It helps to have a list of must-have features you want in your new or second-hand car. Be aware that some of these features often come with a bump in the purchase price. When looking at used cars you have to keep in mind that some features may only be present on newer models, or might even have been discontinued. Preferences around transmission type (manual or automatic) or fuel type could also impact the pool of available cars, since many models in Namibia implement one or the other - rarely both. Other preferences like power steering, electric windows, number of air bags, USB interfacing and the like could vary from person to person in terms of their importance.
Taking all of the above into consideration should enable you to identify the type of car you are likely to end up purchasing. Ideally, you don’t want to limit yourself to a specific manufacturer at this point but if you happen to belong to the supporters club of one in particular, then you likely won’t be spending a lot of time on choosing your car. For others, this will lead them to the next step in the evaluation process: determining what is available in your price range.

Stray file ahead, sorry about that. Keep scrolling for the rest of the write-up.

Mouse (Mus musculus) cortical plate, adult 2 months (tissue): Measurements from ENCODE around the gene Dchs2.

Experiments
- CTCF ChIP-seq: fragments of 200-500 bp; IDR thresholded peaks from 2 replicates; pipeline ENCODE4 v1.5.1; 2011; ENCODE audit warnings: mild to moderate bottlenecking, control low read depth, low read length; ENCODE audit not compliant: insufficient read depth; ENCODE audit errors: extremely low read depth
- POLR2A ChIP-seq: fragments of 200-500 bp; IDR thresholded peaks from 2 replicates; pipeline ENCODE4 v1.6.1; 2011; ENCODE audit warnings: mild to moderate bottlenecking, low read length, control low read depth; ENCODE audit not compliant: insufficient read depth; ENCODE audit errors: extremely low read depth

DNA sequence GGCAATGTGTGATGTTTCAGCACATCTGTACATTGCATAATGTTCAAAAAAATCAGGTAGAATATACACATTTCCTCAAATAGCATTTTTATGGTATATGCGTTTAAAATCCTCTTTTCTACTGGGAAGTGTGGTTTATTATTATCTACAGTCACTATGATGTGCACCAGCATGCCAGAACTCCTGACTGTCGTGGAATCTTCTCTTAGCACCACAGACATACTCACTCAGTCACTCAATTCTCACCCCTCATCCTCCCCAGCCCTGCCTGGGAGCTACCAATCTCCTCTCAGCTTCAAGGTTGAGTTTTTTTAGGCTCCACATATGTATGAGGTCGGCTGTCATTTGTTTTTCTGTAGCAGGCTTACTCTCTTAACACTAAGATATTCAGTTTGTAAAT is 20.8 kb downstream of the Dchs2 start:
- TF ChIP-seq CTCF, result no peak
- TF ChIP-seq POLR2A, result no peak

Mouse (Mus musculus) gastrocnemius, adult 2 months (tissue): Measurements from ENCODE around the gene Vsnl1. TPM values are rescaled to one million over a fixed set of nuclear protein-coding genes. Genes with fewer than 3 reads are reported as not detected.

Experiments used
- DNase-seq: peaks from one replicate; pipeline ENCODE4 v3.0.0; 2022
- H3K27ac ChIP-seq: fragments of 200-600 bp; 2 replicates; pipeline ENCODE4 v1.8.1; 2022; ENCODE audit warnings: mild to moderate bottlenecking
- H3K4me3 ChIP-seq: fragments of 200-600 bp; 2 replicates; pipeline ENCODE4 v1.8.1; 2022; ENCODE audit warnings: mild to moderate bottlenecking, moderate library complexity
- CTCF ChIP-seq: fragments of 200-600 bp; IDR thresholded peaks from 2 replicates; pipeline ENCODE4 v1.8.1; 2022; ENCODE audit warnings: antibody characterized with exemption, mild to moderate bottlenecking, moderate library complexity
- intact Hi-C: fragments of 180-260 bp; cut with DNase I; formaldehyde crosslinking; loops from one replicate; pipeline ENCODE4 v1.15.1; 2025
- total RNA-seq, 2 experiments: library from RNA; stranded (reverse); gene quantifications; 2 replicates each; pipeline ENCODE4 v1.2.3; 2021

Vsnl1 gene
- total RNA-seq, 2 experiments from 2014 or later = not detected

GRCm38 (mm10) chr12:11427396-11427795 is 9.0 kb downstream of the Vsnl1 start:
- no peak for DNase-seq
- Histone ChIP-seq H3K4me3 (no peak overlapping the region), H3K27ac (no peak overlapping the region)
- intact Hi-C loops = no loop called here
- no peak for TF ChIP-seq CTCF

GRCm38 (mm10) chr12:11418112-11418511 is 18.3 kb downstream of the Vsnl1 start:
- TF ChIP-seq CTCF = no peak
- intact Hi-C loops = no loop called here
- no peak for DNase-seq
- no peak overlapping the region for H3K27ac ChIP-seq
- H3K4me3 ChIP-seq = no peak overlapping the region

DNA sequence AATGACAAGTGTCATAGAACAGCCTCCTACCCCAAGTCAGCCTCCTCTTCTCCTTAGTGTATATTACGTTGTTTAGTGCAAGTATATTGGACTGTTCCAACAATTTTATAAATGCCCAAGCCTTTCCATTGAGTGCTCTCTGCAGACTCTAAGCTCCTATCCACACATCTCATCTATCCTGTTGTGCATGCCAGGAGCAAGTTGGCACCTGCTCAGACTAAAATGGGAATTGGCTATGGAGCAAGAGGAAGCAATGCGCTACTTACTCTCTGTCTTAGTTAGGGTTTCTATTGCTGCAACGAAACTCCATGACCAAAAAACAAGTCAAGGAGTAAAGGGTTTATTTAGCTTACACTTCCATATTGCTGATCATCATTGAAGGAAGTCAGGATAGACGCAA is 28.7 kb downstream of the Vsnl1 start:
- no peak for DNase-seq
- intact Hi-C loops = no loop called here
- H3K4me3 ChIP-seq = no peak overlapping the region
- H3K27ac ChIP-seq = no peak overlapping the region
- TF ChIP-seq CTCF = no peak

At this point, having more options works in your favour because you stand a good chance of ending up buying a car that meets all of your needs, as well as suiting your pocket. Conversely, if you’re dead set on a Ferrari, you’d better hope it’s this one, and that you can afford it.
Once you’ve identified the type of vehicle you’re interested in, do a quick internet search to see what is available in your vicinity. This should put you in touch with car dealers (or private sellers) and also give you an indication of the price ranges for different models and brands. Now, before you go and lose your heart on a particular car, it is time for the most difficult step: determining your budget.
If you’re planning on buying a car with your own cash then this is actually a relatively straightforward step. You know how much you have to spend, and cash also generally gives you a modicum of bargaining power. However, if you need to finance the car through a dealership or a bank, you need to find out how much credit either institution is willing to extend to you. Another option is finding an online calculator for vehicle financing (those generally already have the local interest rates coded in) and play around with numbers to see what the eventual installment will be. Decide on an installment that you are comfortable paying - even if the interest rate or your own monthly expenses were to increase in the following months. This should give you an indication of what you can comfortably afford should an institution be willing to extend you the necessary line of credit.